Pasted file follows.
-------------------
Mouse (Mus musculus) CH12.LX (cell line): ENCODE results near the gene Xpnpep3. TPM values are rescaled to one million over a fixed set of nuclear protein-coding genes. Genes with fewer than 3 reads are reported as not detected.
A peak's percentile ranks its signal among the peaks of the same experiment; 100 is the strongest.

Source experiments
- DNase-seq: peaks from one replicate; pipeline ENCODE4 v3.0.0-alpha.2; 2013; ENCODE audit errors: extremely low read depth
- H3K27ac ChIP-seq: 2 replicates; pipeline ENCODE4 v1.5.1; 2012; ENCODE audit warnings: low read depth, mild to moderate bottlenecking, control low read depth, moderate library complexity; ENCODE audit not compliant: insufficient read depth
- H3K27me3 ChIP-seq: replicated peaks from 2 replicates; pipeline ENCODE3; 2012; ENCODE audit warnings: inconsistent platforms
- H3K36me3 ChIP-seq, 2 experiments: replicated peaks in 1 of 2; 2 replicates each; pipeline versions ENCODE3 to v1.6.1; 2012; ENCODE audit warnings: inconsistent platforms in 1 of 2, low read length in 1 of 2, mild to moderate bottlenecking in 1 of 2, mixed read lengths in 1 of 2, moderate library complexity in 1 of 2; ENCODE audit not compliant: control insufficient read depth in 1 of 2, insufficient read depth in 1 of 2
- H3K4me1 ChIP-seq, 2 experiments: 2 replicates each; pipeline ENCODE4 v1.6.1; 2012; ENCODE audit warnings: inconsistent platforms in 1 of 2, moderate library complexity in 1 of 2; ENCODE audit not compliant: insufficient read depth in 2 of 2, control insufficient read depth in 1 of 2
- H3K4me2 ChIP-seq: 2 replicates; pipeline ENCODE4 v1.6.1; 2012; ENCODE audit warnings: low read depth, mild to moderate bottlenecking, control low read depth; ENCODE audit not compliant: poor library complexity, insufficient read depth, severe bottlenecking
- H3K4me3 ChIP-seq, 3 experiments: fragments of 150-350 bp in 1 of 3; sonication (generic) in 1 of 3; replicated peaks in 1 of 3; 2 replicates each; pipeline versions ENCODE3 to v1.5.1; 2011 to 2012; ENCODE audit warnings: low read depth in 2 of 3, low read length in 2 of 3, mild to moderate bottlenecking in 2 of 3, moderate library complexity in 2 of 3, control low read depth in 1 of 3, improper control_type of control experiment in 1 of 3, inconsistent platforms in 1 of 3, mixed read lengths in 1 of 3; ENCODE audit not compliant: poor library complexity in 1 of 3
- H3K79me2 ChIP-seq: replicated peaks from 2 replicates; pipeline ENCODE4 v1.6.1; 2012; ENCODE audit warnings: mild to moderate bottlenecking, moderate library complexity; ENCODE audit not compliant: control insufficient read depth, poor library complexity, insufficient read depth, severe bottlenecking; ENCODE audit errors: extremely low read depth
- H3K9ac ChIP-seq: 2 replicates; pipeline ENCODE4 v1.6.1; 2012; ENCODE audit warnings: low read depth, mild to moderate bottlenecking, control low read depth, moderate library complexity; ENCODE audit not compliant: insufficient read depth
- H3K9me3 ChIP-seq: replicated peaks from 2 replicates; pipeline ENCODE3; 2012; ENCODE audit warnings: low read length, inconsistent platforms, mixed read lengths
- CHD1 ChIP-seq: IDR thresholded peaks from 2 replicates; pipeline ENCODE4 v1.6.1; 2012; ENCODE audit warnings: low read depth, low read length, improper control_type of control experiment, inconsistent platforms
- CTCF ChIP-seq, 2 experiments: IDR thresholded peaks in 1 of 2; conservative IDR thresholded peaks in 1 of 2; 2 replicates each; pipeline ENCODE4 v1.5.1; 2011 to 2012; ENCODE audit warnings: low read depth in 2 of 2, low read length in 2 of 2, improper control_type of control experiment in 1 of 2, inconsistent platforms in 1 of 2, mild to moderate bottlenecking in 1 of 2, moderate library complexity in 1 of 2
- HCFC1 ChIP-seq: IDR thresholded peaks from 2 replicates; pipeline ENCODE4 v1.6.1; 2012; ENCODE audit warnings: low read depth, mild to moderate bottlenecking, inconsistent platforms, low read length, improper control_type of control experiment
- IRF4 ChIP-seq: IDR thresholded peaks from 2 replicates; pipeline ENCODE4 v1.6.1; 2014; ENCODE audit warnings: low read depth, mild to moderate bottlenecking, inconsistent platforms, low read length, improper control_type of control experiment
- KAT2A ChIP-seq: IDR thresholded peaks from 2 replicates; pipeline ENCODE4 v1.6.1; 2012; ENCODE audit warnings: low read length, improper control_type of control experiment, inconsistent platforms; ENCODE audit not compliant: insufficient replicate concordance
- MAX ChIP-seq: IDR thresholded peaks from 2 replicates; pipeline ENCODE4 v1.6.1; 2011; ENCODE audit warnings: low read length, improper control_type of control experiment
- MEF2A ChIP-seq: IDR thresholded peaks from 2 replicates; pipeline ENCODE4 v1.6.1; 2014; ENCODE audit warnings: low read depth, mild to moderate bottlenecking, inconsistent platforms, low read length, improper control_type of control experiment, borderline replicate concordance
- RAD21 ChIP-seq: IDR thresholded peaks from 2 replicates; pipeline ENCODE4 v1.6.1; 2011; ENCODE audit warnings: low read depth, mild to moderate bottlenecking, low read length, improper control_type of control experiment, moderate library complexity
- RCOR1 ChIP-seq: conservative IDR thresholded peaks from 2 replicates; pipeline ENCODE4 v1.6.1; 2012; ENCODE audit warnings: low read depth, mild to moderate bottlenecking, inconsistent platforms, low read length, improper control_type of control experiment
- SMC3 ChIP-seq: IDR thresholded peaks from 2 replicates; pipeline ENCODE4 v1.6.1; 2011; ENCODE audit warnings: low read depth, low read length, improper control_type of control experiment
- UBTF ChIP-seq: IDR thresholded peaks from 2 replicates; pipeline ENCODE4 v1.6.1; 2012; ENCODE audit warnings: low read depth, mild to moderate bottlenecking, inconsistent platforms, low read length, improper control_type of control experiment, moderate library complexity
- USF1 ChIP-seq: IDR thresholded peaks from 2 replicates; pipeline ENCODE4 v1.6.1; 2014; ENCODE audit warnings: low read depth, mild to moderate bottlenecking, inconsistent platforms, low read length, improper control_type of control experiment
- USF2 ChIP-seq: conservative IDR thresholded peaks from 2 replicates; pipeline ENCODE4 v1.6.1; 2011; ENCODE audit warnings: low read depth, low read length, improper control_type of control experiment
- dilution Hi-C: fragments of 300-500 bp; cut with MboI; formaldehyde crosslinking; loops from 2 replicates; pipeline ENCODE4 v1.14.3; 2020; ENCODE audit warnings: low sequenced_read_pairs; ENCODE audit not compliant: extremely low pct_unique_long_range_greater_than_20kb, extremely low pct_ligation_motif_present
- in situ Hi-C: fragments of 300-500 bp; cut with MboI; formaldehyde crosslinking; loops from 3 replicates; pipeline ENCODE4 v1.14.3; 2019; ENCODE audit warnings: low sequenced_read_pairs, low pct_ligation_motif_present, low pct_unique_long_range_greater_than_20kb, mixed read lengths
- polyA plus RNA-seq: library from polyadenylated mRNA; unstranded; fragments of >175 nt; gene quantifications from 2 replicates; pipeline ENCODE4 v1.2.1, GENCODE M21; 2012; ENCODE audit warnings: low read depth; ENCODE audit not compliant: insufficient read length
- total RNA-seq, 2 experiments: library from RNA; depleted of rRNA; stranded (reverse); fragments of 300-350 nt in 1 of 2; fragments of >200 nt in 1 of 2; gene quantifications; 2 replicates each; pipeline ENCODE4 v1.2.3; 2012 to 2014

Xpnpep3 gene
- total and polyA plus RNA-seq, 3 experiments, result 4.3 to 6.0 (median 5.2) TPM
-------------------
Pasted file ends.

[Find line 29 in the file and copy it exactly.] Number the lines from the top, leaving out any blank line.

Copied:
- polyA plus RNA-seq: library from polyadenylated mRNA; unstranded; fragments of >175 nt; gene quantifications from 2 replicates; pipeline ENCODE4 v1.2.1, GENCODE M21; 2012; ENCODE audit warnings: low read depth; ENCODE audit not compliant: insufficient read length